Reducing Cognitive Errors in Clinical Reasoning

By Supriya Krishnan

During the 2nd International Conference on Virtual Patients and MedBiquitous Annual Meeting, Dr Bas de Leng from Maastricht University, The Netherlands, outlined his approach of combining virtual patients with ‘diagnostic time out’ to promote reflective practice in clinical reasoning.

The rate of diagnostic error in medicine is likely to be in the range of 5-15%. These errors can be classified in different categories:

  • No fault errors
  • System-related errors
  • Cognitive errors
  • Cognitive errors contribute to about three-quarter of all diagnositic errors and premature closure is the most common type. Of the cognitive errors “premature closure is the most common type,” said Dr de Leng. Therefore, Dr de Leng and team developed a training programme in clinical reasoning for pediatricians. This programme used virtual patients that were created based on actual cases where ‘premature closure’ had occurred.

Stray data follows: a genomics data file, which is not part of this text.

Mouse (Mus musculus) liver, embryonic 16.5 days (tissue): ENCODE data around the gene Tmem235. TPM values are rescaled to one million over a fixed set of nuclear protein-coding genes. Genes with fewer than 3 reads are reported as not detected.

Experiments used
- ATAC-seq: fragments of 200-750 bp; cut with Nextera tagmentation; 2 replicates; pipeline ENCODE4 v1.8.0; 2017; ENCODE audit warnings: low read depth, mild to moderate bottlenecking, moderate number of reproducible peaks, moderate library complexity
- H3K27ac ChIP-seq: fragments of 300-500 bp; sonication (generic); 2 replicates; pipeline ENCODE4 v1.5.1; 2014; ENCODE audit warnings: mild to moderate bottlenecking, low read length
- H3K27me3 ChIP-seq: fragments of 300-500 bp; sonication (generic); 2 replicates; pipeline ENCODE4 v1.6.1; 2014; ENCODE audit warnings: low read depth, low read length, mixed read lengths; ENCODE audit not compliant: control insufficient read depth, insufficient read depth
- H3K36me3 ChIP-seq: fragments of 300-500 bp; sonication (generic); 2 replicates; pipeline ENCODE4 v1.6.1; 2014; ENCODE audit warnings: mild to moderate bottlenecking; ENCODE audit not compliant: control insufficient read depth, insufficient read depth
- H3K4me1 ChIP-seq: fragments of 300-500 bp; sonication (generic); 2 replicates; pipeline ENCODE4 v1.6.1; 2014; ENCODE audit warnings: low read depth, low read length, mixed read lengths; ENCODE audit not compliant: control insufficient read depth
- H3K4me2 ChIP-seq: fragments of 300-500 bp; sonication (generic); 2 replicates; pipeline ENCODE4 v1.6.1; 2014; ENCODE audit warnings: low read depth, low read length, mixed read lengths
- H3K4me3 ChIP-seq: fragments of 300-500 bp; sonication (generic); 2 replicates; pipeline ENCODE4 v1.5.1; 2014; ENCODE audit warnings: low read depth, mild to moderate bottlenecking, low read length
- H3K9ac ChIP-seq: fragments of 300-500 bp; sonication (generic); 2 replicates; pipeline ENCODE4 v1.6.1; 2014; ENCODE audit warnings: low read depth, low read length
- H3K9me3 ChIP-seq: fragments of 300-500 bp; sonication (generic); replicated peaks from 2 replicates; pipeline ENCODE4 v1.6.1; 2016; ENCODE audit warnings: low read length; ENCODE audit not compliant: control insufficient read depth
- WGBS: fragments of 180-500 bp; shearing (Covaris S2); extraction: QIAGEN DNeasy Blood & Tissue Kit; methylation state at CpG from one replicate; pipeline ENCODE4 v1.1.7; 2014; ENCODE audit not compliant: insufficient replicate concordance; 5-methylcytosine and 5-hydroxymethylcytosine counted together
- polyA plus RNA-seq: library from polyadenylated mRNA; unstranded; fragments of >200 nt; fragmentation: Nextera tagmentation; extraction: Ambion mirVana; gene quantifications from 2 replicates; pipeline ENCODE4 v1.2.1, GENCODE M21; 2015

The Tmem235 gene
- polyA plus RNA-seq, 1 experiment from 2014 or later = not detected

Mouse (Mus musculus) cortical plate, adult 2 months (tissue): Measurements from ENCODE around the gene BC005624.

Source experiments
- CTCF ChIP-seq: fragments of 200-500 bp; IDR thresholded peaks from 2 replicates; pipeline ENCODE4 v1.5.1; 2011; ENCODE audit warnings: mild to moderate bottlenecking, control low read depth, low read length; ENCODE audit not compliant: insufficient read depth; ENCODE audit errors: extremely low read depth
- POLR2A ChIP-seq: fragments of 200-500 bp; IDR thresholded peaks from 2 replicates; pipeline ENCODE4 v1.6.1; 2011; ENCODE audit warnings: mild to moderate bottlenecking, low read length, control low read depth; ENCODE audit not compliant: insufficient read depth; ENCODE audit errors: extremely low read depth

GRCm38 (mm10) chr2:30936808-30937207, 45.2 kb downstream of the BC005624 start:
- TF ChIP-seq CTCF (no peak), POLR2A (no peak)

The trainees took time out to reflect on their clinical decision-making skills in a controlled educational setting. “During this procedure all residents simultaneously worked on the same VP,” he explained. “At the end, they had a moderated discussion on their clinical reasoning. The logged actions and their notes were the starting points for the discussions.”

    During the evaluation stage, residents completed two questionnaires, and their experiences using the VPs were noted. The feedback was positive. “The residents thought that this method is a valuable learning activity for clinical reasoning,” Dr de Leng said.

    “But do they learn clinical reasoning and reflective practice from this activity? Do the learning outcomes transfer to the wards?” he asked, concluding that further research needs to be carried out to answer these questions.

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